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Teaching Children How to Save and Invest Money

Posted February. 16, 2010 09:01,   


Korean children get money as a present from relatives for Lunar New Year. Left to themselves, kids can spend the money on games or clothing, but experts advise using the money to educate them about economics.

The Dong-A Ilbo interviewed three financial experts to get their opinions on educating children about economics: Kang Bang-cheon, chairman of Asset Plus Asset Management; Kim Seong-geun, chief of a Samsung Securities branch in Busan; and Cha Moon-hyeon, president of Yuri Asset Management.

Kang said he recently discussed with his youngest daughter, who is about to enter middle school, which stock to buy after watching the Hollywood blockbuster “Avatar.” When she suggested a company with 3-D film technology, he asked if the company will have competitors.

After a debate, the two agreed to invest in a cinema company that screens 3-D movies and charges double for ticket prices.

Kang said he and his daughter always talk about stock investment in normal times as well. She often watches online educational content and asks her father about shares of Mega Study, an educational content provider.

After seeing an actress in her 50s with good skin, they searched for information on a Botox company.

“When my children spend money, I always ask them to think what kind of companies make money,” Kang said. “I do that to teach them that the easiest way to become a head of such a company is to buy stock.”

For Kim Seong-geun, he has given an allowance to his two children since they were in elementary school. When they saved part of the money, he matched the saved amount to encourage them to continue saving.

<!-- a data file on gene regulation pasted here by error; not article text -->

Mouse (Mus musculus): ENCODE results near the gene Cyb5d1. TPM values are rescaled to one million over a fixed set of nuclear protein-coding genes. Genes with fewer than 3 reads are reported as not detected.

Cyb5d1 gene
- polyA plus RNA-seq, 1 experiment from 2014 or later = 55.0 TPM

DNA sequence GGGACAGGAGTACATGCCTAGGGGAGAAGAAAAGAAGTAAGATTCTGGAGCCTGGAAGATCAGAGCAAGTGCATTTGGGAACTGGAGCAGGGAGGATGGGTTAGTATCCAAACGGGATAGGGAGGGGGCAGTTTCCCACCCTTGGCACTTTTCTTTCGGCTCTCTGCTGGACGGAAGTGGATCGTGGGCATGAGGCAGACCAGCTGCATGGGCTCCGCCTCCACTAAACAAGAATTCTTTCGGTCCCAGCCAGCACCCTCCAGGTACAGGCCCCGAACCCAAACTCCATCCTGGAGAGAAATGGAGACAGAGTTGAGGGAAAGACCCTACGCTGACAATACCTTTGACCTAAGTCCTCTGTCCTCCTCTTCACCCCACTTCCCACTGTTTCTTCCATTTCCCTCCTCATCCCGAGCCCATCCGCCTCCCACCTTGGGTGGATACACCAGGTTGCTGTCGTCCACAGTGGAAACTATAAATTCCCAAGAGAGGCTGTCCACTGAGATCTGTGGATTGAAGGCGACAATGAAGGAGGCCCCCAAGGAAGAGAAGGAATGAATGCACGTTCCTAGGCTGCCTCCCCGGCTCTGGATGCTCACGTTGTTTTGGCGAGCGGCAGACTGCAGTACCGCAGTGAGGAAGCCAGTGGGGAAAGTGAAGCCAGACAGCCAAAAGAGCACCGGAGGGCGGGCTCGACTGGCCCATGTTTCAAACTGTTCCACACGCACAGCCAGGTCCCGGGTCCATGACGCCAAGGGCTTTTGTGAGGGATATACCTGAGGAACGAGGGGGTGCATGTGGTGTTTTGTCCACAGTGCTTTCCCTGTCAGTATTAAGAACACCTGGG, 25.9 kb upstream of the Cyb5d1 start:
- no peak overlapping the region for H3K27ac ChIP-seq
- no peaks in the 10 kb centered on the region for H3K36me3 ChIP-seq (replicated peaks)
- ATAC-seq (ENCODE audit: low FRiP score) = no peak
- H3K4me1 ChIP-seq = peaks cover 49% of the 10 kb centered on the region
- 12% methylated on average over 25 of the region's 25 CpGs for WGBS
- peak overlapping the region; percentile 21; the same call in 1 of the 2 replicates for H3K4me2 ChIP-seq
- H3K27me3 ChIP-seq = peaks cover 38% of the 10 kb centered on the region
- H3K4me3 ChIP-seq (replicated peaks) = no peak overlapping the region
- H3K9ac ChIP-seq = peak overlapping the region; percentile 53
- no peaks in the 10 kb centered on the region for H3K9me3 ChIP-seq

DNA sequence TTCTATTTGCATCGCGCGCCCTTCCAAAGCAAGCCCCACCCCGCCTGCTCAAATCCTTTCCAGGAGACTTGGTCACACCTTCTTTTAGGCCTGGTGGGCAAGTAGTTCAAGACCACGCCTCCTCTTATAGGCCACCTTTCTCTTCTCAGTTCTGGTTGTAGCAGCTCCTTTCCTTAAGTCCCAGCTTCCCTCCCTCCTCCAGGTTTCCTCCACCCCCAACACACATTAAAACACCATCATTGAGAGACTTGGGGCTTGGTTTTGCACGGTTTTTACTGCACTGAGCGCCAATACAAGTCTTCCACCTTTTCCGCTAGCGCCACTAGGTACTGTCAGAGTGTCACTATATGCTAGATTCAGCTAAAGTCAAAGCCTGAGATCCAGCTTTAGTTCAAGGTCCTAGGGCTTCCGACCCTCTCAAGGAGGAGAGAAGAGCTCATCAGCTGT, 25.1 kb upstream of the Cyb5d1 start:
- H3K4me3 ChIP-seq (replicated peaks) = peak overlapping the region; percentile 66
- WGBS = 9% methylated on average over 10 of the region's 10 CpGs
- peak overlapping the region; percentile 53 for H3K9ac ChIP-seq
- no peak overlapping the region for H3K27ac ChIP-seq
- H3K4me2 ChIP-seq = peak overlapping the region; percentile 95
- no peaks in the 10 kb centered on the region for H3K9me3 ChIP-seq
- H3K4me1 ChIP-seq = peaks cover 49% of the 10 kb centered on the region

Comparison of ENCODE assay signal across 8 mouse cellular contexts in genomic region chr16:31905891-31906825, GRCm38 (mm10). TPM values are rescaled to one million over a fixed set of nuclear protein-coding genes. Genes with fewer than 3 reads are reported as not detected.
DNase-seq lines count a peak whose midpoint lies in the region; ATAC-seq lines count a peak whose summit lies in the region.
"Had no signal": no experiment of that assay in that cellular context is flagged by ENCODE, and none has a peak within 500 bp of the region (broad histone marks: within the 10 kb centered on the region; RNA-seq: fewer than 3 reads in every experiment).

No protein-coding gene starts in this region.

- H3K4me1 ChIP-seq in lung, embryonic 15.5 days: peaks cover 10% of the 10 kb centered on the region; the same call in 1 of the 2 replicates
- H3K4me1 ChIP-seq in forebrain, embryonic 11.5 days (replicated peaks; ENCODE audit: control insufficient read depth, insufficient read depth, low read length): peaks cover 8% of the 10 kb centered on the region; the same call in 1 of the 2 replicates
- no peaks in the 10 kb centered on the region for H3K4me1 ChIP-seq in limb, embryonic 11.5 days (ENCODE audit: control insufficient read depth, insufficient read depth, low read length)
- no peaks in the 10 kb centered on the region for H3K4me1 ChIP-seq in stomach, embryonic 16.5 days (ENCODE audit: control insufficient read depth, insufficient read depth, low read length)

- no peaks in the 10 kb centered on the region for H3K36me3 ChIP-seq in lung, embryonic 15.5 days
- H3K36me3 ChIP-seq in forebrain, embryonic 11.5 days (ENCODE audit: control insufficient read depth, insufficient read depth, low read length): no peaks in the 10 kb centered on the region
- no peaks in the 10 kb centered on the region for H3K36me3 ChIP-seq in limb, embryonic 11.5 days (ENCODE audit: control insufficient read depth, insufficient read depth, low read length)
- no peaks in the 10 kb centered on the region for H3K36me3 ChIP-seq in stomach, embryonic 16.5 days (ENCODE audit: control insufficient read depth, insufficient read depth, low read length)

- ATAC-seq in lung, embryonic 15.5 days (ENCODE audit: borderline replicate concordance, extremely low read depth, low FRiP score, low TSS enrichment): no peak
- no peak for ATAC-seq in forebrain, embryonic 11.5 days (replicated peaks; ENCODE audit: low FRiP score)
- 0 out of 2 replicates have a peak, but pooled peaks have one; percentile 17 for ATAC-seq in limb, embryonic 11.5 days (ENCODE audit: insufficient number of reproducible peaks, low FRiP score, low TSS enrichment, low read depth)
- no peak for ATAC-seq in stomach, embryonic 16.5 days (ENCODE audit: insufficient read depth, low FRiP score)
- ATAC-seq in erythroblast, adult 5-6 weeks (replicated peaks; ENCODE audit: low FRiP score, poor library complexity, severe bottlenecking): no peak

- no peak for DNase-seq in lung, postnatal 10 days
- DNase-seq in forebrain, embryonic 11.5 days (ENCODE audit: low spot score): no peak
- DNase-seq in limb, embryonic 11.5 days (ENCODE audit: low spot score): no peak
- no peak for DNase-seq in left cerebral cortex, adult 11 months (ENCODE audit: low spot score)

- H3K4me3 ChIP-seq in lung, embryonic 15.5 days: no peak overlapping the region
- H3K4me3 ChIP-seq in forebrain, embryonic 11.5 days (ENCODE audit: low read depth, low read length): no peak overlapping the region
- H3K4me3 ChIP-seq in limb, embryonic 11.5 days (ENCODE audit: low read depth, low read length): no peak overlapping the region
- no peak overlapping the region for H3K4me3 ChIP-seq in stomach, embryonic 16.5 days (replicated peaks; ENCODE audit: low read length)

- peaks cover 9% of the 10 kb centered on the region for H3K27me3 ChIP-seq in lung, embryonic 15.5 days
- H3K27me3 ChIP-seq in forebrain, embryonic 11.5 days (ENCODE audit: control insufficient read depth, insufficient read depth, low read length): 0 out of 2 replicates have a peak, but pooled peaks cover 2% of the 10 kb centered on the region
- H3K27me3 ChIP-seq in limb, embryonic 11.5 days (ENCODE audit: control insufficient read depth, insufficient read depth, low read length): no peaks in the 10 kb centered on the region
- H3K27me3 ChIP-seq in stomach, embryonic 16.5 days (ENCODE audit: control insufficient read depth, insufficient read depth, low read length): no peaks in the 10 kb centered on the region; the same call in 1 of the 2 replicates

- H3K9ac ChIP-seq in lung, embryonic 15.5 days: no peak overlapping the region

His children always record what they buy in ledgers. When they bug their father to buy them games, he tells them to buy them with their saved money. His children are then usually reluctant to do so.

“Parents often take away monetary gifts their children receive from relatives on Lunar New Year’s Day, promising to return them later. But they rarely return the money and lose their children’s trust, which is not educational,” Kim said.

“It is wiser to give children a chance to experience the joy of managing their own money and saving.”

Kim offers wealth management lectures to the heads of low-income households in Busan and South Gyeongsang Province on weekends and holidays.

“When day laborers ask me why I teach them such important lessons so belatedly, I feel sorry,” he said. “If you don’t want your children to inherit poverty, you should teach them how to manage their money from an early age.”

Before his son joined the military as an officer, Cha Moon-hyeon proposed that his son deposit 500,000 won (440 U.S. dollars) each month in an installment deposit account and fund out of his monthly salary of 1.3 million won (1,100 dollars), except 300,000 won (230 dollars) in living expenses.

In return, Cha promised to give double the amount saved in 28 months as an incentive for his son.

Cha said he hoped to give his son the experience of having an installment savings account, which pays five percent interest per year, and a fund, which is a high-risk, high-return investment vehicle.

His son last month told him the fund produced a yield of 40 percent, but Cha said, “It’s not a genuine yield” and advised him to make a long-term investment targeting an annual yield of about 10 percent.

The son has since set up his own investment portfolio.